The Error of Reconciliation Theology

 So watch yourselves!

If [a kin] sins, rebuke that person; then if there is repentance, forgive. Even if that [brother/sister] wrongs you seven times a day and each time turns again and asks forgiveness, you must forgive.
Luke 17 (New Living Translation)

A young generation ago, White Evangelicalism came in contact with a firestorm of a soft-patriarchalist movement called Promise Keepers. Football stadiums were rented out and filled with men – all and only men – who would hear speeches by other men, mostly white about the need to redeem and reconcile. Men, we were told, need to redeem our rightful places as strong-but-gentle leaders in the household and the workplace. This wouldn’t be a redemption, of course, but merely a nicer-clothed pushback against the full humanity of women that the conservative church and religious right had been waging since the 1960’s. We can and should talk about the gender-segregated and what Sarah Moon refers to as Benevolent Sexism church modus later, but I want to focus on the reconciliation aspect.

At Promise Keepers events, White men were told – and rightly – that an unaccountable sin was of being distant from their brothers of color (notice that their is no intersection here. This is about what they considered the primary relationship, men-to-men). Tearful white men were challenged to turn to their black and brown brothers and seek forgiveness for racial sins that the White men never caught owned up to, never quite understood. But now they had the added benefit of making instant friends with people of another race and having their consciences wiped clean of corporate wrong-doings. So, White Evangelical men could go around saying “I have black friends!” while voting against the interests of their black friends. They could still push for incarceration and criminalization of black men; they could punish black women and families through welfare reform and slut-shaming; they could continue to marginalize Asian Americans by using them as Model Minority pawns against Latin@ and African Americans and, ultimately, against themselves; they could continue the eternal undergrounding of Latin@ communities; they can continue mascoting and erasing Native communities.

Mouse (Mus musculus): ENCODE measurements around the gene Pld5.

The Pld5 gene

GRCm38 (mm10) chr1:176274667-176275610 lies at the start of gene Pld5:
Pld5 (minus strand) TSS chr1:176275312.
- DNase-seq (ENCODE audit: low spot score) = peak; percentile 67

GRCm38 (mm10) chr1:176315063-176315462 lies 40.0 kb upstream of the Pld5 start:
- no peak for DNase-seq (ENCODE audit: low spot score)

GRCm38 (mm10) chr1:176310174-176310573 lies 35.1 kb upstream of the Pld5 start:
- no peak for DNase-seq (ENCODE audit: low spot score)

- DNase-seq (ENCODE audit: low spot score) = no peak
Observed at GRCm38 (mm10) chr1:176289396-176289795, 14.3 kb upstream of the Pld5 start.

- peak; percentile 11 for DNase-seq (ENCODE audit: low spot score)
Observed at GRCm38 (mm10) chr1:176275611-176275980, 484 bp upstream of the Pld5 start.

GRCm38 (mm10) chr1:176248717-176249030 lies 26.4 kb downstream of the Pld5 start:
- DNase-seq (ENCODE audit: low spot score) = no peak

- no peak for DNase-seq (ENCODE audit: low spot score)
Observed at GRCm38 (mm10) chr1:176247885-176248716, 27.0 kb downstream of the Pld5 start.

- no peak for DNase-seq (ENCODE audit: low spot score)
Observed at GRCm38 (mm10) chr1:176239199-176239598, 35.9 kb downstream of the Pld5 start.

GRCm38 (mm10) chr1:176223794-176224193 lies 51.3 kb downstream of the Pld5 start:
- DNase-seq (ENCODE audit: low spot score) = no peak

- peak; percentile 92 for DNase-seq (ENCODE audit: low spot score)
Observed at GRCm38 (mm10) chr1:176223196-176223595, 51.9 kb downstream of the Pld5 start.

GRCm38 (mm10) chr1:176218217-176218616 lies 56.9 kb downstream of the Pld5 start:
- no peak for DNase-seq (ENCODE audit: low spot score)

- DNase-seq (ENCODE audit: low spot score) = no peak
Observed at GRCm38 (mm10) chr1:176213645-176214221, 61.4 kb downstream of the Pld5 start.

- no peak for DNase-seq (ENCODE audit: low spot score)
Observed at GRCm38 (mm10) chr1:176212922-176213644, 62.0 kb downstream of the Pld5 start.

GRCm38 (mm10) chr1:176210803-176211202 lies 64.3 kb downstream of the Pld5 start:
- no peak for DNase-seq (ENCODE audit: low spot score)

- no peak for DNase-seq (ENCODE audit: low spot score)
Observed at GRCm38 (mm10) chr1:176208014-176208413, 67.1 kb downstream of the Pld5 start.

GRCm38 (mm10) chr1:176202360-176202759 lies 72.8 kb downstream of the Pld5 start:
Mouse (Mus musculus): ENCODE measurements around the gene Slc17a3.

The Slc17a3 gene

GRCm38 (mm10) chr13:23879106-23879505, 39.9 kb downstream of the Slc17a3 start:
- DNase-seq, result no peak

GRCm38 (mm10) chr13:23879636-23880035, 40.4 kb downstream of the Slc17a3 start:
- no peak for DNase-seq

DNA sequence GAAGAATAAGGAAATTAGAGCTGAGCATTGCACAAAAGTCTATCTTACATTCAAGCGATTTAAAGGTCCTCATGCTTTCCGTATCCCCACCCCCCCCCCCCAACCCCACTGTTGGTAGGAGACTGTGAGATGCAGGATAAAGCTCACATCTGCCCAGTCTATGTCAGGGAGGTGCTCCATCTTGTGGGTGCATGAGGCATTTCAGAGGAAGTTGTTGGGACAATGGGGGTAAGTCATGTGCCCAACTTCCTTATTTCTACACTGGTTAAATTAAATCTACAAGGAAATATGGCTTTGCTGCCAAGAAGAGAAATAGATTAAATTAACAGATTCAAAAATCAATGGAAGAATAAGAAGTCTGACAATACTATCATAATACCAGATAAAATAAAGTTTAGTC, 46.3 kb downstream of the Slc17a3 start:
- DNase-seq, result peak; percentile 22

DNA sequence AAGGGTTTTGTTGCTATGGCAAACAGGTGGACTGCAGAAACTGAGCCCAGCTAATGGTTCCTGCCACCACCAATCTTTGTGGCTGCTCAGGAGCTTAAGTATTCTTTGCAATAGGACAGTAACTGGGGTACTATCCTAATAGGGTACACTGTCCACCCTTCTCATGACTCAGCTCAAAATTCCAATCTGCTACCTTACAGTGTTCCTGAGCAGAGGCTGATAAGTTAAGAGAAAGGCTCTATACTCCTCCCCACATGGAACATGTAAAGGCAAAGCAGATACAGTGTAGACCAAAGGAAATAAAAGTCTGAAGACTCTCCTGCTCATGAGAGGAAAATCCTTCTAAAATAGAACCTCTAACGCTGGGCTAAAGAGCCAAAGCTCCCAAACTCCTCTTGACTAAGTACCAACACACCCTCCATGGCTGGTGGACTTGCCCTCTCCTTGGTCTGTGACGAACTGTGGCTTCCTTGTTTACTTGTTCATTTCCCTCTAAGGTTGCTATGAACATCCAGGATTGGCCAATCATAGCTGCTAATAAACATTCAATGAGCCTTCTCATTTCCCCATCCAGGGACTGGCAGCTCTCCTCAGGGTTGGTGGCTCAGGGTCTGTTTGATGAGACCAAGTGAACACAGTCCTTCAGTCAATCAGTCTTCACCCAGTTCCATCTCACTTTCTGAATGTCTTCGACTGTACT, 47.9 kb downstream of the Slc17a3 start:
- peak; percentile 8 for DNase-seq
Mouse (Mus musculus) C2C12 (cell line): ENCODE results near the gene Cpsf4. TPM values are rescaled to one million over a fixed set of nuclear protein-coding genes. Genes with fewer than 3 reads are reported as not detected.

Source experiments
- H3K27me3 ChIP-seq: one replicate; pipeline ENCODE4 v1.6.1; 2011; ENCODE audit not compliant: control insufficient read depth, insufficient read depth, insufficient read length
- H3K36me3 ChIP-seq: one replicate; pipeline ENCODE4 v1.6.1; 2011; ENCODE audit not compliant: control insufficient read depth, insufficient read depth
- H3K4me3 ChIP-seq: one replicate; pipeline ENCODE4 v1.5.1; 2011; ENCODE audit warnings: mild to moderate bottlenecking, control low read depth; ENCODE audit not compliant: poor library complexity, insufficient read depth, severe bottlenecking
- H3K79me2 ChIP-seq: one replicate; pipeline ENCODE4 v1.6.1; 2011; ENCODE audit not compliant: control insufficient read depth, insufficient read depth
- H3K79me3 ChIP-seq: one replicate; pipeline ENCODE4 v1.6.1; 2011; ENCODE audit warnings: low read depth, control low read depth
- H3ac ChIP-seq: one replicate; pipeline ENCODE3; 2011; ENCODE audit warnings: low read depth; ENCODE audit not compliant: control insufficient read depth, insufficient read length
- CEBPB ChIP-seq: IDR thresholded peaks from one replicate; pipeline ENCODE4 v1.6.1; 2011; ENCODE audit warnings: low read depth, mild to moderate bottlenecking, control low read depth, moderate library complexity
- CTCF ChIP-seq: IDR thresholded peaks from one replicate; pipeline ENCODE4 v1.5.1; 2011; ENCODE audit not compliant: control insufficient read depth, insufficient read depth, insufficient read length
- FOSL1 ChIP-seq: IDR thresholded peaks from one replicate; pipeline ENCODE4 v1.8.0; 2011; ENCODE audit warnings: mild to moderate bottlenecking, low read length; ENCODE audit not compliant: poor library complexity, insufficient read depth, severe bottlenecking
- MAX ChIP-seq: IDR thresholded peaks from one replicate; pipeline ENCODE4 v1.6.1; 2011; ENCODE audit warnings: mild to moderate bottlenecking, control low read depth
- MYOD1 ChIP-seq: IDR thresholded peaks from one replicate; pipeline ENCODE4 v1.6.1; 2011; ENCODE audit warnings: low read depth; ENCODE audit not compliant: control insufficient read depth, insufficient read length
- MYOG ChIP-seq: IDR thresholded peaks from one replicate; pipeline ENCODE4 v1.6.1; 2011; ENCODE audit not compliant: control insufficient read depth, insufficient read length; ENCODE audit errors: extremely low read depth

the final Cut

the final Cut – by Robb North via Flickr

While heaping praise upon themselves for welcoming non-Whites to worship and barbecue with them, White evangelicals could talk a big game about the work they’ve done to “bridge the gap” between White and “minority” peoples, but the only gap jumped was by the non-Whites. Whites have made no effort to de-center themselves, to weep where the sufferers weep, to grieve over and when oppressed people grieve, to join. Rather, under the auspices of “community” and “unity” White people put Black, Brown, and AAPI peoples in the situation of having to conform to White normalcy.

White normalcy, by the way, isn’t restricted to Fundamentalist or Evangelical situations. White normalcy is the underlying identity in a White Supremacist structure, in which most of the world under Euro-colonialism exists. So progressives (of the political and Christo-theological variety), liberals, Marxists, libertarians, all have to resist the dominant racism gene that places white people and white narratives and themes at the center even when talking about issues important to People of Color. And, let’s be straight, that is not happening a lot.

So, basically, White Christians are demanding that Christians of Color meet White Christians on White Christian ground, worship at a White Cross, come under a White Jesus.

As Amaryah Shae points out, the very notion of Christian racial reconciliation is flawed because it is always on White terms.

But Christian reconciliation, I argue, favors the dominant because it sees reconciliation and not justice as the virtue. Reconciliation theology holds that if two are separate, the separateness must be a sin in itself and the priority needs to be in removing the separation. Much of this comes from a bad reading of the Luke 17 passage above, somehow removing the very important prerequisite of repentance.

Additionally, it rips the forgiveness from its broader context. One socially above us who continues to berate, humiliate, and strike is not kin. Kin are on similar levels. As Gustavo Gutierrez and bell hooks have said, “Where there is no justice, there is no love. For there cannot be love among unequals.” That Jesus is represented in the bodies and experiences of those on the outskirts of society, the lives of the oppressed according to Matthew 25 and Matthew 5, and that we are blessed when we “mourn with those who mourn” and likewise serve and stand with and among the oppressed. As Sarah Moon (again) makes clear, when the abuser is welcome at the table, the survivor is not. When we privilege abusers, we disinvite their victims and tell them that they are not welcome. So while forgiveness – in its proper place and time – may be a good individual spiritual practice, it is bad universal policy.